TMI: The Problem of Too Much Intelligence
It’s quite a refined art to be able to assess the quality of the information wherever it’s acquired.
Thomas Fingar is the inaugural Oksenberg-Rohlen Distinguished Fellow in the Freeman Spogli Institute for International Studies at Stanford University. He was the Payne Distinguished Lecturer at Stanford during January to December 2009.
From May 2005 through December 2008, he served as the first deputy director of national intelligence for analysis and, concurrently, as chairman of the National Intelligence Council. He served previously as assistant secretary of the State Department’s Bureau of Intelligence and Research (2004–2005), principal deputy assistant secretary (2001–2003), deputy assistant secretary for analysis (1994–2000), director of the Office of Analysis for East Asia and the Pacific (1989–1994), and chief of the China Division (1986–1989). Between 1975 and 1986 he held a number of positions at Stanford University, including senior research associate in the Center for International Security and Arms Control.
Fingar is a graduate of Cornell University (AB in government and history, 1968), and Stanford University (MA, 1969 and PhD, 1977 both in political science). His most recent book is Reducing Uncertainty: Intelligence Analysis and National Security (Stanford University Press, 2011).
In intelligence gathering, can there be too much information?
Tom Fingar: There can be too much information. There’s too much information relative to the amount of time and number of people to go through it. One way of thinking about it is over the last two decades the haystack has gotten very much higher. It’s not clear how many more needles there are in that haystack to be found by collectors and interpreted by analysts.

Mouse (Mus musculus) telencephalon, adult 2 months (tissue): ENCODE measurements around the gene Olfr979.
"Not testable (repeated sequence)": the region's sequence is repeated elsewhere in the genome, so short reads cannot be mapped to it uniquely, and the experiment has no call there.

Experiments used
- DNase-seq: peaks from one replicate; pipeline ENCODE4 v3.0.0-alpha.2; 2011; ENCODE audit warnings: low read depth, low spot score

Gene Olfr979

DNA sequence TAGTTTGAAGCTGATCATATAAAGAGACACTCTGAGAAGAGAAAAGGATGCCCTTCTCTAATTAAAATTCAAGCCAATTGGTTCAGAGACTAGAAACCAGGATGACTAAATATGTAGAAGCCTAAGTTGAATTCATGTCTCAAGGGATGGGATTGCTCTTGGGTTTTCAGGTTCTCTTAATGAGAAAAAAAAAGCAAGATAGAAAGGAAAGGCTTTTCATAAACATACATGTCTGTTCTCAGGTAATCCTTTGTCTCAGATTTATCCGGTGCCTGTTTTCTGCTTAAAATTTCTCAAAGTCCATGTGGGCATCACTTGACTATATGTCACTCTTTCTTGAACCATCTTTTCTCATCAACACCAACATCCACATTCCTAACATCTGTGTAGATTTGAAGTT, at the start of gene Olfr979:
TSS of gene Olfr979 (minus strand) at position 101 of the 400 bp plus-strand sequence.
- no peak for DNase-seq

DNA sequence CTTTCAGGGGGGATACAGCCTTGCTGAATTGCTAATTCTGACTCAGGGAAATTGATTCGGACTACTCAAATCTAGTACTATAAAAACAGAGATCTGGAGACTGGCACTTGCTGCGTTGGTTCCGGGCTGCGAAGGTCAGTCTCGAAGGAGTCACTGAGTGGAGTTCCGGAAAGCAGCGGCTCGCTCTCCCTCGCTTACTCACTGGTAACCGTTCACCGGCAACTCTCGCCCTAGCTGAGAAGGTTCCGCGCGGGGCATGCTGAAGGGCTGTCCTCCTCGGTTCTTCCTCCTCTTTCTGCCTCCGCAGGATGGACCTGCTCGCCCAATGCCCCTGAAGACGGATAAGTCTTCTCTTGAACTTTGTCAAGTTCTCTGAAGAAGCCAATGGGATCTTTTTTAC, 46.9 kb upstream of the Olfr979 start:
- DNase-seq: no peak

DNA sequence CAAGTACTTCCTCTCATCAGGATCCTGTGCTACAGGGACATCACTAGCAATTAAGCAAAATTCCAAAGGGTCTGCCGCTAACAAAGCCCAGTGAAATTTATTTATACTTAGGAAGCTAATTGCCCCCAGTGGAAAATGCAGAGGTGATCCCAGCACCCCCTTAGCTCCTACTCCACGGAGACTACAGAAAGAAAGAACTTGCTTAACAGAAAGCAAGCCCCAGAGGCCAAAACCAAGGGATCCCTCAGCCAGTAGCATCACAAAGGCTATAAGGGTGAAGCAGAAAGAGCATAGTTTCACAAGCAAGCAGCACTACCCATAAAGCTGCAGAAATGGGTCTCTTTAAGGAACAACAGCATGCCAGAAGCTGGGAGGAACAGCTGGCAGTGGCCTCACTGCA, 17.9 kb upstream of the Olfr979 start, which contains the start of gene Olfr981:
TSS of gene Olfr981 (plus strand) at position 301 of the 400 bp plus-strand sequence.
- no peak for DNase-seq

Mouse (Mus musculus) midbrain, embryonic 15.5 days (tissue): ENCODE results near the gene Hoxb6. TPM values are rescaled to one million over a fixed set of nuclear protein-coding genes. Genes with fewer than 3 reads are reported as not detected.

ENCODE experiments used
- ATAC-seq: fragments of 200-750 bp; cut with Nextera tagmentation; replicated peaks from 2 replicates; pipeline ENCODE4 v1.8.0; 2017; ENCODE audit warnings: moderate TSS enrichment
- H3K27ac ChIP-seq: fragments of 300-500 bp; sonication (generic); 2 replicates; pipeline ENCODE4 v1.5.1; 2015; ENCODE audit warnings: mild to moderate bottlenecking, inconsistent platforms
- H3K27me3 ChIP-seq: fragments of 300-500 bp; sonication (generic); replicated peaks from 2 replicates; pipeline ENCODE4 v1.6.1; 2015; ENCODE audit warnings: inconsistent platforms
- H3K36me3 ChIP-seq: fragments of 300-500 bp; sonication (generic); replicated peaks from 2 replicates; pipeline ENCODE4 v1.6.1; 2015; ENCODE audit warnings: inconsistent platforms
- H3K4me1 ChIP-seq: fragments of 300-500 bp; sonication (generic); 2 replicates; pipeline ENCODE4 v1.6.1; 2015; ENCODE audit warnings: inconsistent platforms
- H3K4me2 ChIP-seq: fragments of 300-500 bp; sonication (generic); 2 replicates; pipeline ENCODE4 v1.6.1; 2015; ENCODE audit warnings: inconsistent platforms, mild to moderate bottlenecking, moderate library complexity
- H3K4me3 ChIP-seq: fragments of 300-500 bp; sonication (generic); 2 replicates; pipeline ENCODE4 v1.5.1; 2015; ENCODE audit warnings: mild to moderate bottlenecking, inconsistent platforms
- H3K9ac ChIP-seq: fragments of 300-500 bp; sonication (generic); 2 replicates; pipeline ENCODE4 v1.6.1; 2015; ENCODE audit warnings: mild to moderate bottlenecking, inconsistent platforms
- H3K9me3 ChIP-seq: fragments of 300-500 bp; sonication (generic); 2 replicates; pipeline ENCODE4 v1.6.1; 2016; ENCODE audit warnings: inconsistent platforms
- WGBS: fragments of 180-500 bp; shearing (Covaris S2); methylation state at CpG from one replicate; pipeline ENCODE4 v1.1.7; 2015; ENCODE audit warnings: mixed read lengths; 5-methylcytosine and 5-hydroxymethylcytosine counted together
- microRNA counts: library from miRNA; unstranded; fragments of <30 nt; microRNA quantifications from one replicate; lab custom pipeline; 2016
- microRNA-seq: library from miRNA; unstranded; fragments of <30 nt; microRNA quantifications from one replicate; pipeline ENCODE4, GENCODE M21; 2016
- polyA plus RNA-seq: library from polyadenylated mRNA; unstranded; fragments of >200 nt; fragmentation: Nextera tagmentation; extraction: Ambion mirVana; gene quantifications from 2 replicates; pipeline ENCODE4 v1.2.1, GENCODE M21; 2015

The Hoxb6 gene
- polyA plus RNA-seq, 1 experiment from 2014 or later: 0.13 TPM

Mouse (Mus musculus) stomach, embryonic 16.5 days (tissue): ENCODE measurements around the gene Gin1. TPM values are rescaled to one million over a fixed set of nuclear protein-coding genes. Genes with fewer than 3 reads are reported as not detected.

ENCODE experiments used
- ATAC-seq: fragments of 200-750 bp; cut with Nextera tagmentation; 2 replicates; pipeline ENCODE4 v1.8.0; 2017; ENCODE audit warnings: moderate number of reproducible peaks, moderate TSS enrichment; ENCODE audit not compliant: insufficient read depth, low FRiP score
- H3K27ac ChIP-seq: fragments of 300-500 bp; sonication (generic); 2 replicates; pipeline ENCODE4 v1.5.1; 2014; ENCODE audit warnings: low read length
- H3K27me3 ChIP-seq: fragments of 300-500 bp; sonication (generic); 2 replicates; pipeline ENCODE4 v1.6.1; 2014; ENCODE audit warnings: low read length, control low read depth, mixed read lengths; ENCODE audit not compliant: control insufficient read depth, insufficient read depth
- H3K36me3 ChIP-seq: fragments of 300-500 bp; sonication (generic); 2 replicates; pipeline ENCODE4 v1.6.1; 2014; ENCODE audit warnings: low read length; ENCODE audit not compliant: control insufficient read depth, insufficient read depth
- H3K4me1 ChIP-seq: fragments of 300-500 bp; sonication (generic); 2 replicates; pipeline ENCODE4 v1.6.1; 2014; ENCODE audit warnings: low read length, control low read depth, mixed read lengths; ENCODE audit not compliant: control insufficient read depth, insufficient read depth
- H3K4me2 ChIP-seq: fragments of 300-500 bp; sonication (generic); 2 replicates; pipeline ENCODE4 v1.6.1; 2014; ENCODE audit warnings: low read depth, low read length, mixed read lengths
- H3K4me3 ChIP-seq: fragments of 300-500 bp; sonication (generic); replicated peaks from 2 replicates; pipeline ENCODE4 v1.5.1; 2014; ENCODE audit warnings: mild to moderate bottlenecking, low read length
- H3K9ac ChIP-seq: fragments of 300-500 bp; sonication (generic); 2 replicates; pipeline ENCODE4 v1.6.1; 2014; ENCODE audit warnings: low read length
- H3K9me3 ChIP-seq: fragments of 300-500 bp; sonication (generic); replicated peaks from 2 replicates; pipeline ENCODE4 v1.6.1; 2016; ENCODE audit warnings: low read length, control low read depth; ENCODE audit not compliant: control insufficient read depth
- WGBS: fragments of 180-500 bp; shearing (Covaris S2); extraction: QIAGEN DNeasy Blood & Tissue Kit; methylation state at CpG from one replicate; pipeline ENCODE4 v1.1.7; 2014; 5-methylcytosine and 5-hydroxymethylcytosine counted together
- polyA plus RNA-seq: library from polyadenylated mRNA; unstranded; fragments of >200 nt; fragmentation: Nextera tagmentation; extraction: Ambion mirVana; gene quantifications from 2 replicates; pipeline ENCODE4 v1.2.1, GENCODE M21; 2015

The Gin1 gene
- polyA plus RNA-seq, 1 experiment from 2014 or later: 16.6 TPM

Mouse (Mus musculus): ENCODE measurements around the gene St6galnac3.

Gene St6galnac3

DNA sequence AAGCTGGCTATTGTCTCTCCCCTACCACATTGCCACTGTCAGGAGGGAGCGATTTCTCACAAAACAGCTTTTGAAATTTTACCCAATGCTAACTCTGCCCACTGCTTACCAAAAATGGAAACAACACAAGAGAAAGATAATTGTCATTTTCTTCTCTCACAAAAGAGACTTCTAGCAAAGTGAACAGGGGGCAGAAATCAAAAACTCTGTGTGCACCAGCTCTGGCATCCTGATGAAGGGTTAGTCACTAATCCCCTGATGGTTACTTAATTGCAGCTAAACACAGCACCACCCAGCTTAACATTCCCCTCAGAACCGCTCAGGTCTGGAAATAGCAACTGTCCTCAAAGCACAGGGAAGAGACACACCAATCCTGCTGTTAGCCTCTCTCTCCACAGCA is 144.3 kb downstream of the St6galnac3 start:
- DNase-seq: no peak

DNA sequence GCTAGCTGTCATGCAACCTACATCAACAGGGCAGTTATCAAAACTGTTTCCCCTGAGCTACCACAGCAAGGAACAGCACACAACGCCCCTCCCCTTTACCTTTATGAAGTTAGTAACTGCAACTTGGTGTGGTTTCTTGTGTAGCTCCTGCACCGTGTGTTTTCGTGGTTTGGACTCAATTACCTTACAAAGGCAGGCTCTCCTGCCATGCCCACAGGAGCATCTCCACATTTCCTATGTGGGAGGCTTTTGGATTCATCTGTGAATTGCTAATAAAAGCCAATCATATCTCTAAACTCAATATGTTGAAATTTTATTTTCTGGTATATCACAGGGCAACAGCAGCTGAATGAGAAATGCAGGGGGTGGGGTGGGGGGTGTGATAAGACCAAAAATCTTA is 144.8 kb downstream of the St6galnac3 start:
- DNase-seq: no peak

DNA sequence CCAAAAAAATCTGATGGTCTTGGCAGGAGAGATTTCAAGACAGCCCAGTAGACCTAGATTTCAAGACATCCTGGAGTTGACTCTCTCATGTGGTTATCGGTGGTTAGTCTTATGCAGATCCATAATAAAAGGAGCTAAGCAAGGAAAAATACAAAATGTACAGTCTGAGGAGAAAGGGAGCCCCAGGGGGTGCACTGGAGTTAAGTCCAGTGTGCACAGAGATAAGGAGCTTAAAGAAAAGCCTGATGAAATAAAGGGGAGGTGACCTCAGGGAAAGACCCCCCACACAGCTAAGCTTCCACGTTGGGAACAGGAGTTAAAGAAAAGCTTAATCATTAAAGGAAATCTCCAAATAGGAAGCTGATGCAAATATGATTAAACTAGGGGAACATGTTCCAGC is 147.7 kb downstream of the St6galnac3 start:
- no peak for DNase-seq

How does one go about the process of assessing where the needles are?
Tom Fingar: Once upon a time, metaphorically, you would walk around with a metal detector and you’d stumble upon something and then try to explain what it was, what it meant, how it got there. With the range of questions on which customers, decision-makers, policymakers would like insight and the amount of information that is available, the only practical way to do this is to decide what question, if answered, would provide the most insight, and then go after materials that you think might answer that question and to find the needles in that way.
How do you assess the value, the quality of the information that you’re receiving?
Tom Fingar: It’s one of the most important things that has to be done. Where did it come from? Who placed it, whoever it was that it was found? Who told it to the collector, to the journalist, to the diplomat, to the law enforcement officer? Why did they convey that information? Even imagery—imagery on the ground, imagery from space—isn’t always self-explanatory, usually is not self-explanatory; intercepts. You have to have a way of judging whether the person you’ve listened has any idea what he or she is talking about.
I could talk endlessly about brain surgery and somebody might monitor that conversation. At the end of the day it wouldn’t be worth much because I, in fact, don’t know anything about brain surgery. So the vetting, the evaluation, the assessment of the information—how does it fit with other things that we know or think we know. Is it corroborated, or consistent with, or contradicted by other information? Is it newer or older than the other information that we have? Is it actually talking about the same person or the same place? It’s quite a refined art to be able to assess the quality of the information wherever it’s acquired.
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